2. Martínez, Diego & Rodríguez, Jesús & Torres, José L., 2010. "ICT-specific technological change and productivity growth in the US: 1980-2004," Information Economics and Policy, Elsevier, vol. 22(2), pages 121-129, May.
    3. Hwang, Won-Sik & Shin, Jungwoo, 2017. "ICT-specific technological change and economic growth in Korea," Telecommunications Policy, Elsevier, vol. 41(4), pages 282-294.
    4. Oulton, Nicholas, 2007. "Investment-specific technological change and growth accounting," Journal of Monetary Economics, Elsevier, vol. 54(4), pages 1290-1299, May.
    5. Molinari, Benedetto & Rodríguez, Jesús & Torres, José L., 2013. "Growth and technological progress in selected Pacific countries," Japan and the World Economy, Elsevier, vol. 28(C), pages 60-71.
    6. Martínez, Diego & Rodríguez, Jesús & Torres, José L., 2008. "The productivity paradox and the new economy: The Spanish case," Journal of Macroeconomics, Elsevier, vol. 30(4), pages 1569-1586, December.
    7. Raquel Ortega‐Argilés & Mariacristina Piva & Marco Vivarelli, 2014. "The transatlantic productivity gap: Is R&D the main culprit?," Canadian Journal of Economics/Revue canadienne d'économique, John Wiley & Sons, vol. 47(4), pages 1342-1371, November.
    8. Ricardo Azevedo Araujo & Gilberto Tadeu Lima, 2012. "Capital-Specific Technological Change and Human Capital Accumulation in a Model of Export-Led Growth," PSL Quarterly Review, Economia civile, vol. 65(262), pages 275-311.
    9. Hasan Bakhshi & Jens Larsen, 2001. "Investment-specific technological progress in the United Kingdom," BIS Papers chapters, in: Bank for International Settlements (ed.), Empirical studies of structural changes and inflation, volume 3, pages 49-80, Bank for International Settlements.
    10. Greenwood, Jeremy & Krusell, Per, 2007. "Growth accounting with investment-specific technological progress: A discussion of two approaches," Journal of Monetary Economics, Elsevier, vol. 54(4), pages 1300-1310, May.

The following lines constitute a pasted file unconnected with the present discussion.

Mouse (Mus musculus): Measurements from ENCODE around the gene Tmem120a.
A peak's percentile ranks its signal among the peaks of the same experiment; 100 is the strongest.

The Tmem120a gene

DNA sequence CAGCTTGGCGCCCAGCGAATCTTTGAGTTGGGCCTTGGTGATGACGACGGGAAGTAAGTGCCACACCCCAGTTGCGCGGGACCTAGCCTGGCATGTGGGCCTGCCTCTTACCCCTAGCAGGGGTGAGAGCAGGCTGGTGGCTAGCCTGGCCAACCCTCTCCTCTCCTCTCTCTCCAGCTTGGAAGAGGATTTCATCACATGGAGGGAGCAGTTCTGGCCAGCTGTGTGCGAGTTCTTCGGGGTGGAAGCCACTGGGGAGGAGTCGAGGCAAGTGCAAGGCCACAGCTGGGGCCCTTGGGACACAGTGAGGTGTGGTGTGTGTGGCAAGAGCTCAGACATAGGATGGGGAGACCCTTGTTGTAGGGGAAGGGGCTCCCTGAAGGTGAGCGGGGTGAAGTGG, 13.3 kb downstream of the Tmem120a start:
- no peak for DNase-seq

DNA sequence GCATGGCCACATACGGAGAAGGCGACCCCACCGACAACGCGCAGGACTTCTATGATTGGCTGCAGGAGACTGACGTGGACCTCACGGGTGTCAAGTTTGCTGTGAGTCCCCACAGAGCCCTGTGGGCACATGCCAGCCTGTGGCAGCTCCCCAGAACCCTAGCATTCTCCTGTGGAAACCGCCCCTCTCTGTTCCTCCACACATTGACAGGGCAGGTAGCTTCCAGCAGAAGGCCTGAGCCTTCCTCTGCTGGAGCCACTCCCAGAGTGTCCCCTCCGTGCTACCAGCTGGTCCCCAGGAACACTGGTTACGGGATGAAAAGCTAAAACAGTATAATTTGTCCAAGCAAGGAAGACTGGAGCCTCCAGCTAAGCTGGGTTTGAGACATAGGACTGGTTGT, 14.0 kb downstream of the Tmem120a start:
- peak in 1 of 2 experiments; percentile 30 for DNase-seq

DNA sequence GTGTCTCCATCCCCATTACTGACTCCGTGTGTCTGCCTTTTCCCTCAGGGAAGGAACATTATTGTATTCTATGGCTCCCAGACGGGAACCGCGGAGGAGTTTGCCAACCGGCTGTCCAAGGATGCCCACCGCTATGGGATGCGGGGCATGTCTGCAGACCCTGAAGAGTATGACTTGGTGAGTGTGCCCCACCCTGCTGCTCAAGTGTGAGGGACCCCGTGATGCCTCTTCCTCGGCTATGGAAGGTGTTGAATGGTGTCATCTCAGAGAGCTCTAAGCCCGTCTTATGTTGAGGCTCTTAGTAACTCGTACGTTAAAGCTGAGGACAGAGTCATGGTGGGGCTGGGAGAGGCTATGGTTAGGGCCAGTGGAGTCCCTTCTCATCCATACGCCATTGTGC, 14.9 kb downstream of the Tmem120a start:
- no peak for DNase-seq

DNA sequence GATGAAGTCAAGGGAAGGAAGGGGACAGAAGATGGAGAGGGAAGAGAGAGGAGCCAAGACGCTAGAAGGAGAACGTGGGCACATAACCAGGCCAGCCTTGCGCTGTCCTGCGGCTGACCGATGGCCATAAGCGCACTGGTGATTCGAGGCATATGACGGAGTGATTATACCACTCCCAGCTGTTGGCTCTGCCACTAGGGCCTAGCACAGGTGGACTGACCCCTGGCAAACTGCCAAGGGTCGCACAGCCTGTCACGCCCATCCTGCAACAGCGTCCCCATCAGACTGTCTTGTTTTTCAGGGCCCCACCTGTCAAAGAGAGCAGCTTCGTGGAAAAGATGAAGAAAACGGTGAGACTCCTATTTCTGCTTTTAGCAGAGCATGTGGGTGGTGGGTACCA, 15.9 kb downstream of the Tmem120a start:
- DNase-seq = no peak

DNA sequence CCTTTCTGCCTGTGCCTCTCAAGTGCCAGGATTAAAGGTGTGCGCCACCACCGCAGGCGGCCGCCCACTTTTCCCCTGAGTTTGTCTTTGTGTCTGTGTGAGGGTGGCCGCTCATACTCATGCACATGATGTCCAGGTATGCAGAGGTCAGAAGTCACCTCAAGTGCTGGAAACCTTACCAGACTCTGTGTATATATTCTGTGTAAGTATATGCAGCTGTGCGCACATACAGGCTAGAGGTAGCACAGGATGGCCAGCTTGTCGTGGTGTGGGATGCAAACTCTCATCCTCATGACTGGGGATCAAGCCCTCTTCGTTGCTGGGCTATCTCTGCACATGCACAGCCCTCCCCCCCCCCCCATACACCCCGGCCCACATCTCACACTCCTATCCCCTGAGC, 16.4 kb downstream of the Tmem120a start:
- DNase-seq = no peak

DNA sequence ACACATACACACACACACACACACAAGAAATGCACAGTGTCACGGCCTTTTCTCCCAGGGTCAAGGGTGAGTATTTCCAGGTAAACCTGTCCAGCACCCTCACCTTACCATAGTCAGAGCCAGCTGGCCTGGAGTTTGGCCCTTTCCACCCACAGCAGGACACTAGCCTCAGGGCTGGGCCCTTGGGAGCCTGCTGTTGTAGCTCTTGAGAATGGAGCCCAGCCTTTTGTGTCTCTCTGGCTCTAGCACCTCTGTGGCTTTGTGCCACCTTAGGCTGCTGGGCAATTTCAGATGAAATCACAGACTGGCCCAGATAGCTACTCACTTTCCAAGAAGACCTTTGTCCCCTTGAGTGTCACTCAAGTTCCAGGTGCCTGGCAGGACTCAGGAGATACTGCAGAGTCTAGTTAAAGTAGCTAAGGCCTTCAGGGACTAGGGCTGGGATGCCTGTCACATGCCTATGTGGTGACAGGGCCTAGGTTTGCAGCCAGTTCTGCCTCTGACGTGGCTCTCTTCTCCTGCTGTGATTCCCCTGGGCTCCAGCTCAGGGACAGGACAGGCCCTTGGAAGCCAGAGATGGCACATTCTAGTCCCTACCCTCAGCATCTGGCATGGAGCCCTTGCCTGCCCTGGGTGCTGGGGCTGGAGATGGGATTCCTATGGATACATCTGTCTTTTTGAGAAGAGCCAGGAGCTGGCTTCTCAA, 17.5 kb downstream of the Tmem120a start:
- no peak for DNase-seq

11. Manuel A. Hidalgo Pérez & Jesús Rodríguez López & José Mª O.Kean Alonso, 2008. "Labor demand and information technologies: evidence for Spain, 1980-2005," Economic Working Papers at Centro de Estudios Andaluces E2008/13, Centro de Estudios Andaluces.
    12. Jorge Durán & Omar Licandro & Luis A. Puch, 2006. "Sobre la medición del crecimiento económico en presencia de progreso técnico incorporado," Working Papers 2006-24, FEDEA.
    13. Rodríguez-López, Jesús & Torres, José L., 2012. "Technological Sources Of Productivity Growth In Germany, Japan, And The United States," Macroeconomic Dynamics, Cambridge University Press, vol. 16(1), pages 133-150, February.
    14. Bakhshi, Hasan & Larsen, Jens, 2005. "ICT-specific technological progress in the United Kingdom," Journal of Macroeconomics, Elsevier, vol. 27(4), pages 648-669, December.
    15. Hulten, Charles R., 2010. "Growth Accounting," Handbook of the Economics of Innovation, in: Bronwyn H. Hall & Nathan Rosenberg (ed.), Handbook of the Economics of Innovation, edition 1, volume 2, chapter 0, pages 987-1031, Elsevier.
    16. Carlaw, Kenneth I. & Oxley, Les, 2008. "Resolving the productivity paradox," Mathematics and Computers in Simulation (MATCOM), Elsevier, vol. 78(2), pages 313-318.